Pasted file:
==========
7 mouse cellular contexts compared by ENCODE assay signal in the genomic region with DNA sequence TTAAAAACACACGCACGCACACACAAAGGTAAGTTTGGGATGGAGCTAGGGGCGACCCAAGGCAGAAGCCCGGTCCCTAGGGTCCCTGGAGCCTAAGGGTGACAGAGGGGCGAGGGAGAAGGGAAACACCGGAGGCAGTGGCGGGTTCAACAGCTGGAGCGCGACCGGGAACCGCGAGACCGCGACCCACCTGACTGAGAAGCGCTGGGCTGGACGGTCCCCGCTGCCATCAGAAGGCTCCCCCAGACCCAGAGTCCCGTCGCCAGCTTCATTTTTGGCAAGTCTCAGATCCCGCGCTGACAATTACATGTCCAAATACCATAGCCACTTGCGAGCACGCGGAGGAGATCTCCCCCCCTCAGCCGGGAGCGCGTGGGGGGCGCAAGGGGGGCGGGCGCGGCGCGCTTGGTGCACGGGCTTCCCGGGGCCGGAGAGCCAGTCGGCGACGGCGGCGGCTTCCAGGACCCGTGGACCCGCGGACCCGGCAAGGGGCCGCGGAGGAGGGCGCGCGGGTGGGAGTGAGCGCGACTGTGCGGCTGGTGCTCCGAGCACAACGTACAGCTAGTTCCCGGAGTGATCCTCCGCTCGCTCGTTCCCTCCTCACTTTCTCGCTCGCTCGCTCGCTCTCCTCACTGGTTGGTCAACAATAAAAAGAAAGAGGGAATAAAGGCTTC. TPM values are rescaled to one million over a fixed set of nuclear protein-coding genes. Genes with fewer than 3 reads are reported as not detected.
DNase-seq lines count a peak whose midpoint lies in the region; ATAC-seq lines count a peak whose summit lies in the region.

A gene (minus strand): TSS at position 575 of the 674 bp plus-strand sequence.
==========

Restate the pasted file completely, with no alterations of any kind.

7 mouse cellular contexts compared by ENCODE assay signal in the genomic region with DNA sequence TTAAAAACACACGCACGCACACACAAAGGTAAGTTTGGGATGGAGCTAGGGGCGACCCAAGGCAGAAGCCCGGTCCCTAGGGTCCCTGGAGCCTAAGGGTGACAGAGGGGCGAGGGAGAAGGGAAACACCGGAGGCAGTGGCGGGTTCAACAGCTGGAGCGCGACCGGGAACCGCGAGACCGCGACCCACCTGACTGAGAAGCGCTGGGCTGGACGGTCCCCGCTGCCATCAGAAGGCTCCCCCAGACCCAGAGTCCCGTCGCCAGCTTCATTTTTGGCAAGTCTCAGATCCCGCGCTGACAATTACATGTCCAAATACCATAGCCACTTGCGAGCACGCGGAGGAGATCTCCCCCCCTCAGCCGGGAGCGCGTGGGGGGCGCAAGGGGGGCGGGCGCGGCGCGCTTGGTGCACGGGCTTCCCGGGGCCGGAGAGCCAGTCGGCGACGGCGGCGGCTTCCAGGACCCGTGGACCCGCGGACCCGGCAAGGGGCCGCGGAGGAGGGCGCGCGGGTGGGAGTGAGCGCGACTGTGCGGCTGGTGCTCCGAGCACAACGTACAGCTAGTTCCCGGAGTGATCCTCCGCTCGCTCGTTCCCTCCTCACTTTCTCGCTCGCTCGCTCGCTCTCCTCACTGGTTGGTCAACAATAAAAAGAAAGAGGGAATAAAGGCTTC. TPM values are rescaled to one million over a fixed set of nuclear protein-coding genes. Genes with fewer than 3 reads are reported as not detected.
DNase-seq lines count a peak whose midpoint lies in the region; ATAC-seq lines count a peak whose summit lies in the region.

A gene (minus strand): TSS at position 575 of the 674 bp plus-strand sequence.